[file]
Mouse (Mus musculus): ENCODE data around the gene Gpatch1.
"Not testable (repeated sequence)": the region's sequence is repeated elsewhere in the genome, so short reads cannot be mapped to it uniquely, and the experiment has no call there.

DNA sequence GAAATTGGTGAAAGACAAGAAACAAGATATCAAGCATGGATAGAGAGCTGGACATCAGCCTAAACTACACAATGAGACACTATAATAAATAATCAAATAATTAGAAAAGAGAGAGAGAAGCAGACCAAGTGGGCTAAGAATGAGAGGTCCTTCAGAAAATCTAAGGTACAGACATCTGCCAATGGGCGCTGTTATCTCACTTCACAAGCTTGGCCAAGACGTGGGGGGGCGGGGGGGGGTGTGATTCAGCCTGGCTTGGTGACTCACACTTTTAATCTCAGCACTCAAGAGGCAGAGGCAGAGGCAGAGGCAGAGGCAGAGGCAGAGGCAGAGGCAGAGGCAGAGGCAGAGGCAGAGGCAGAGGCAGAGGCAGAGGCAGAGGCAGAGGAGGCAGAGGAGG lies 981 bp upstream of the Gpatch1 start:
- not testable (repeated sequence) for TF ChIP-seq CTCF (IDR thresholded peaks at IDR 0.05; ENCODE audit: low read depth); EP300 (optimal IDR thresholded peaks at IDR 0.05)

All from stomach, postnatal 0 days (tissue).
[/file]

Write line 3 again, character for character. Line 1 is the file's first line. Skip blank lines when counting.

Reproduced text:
DNA sequence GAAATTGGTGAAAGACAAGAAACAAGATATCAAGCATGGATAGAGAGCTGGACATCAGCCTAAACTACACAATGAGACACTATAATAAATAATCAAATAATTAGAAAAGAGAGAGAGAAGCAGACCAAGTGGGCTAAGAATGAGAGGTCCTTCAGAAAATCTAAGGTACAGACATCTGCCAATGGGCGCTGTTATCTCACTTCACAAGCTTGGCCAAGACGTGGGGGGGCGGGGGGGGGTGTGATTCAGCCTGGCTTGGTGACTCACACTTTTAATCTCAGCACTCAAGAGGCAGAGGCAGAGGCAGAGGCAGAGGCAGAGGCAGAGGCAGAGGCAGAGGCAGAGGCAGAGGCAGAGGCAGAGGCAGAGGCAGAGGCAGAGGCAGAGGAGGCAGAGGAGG lies 981 bp upstream of the Gpatch1 start: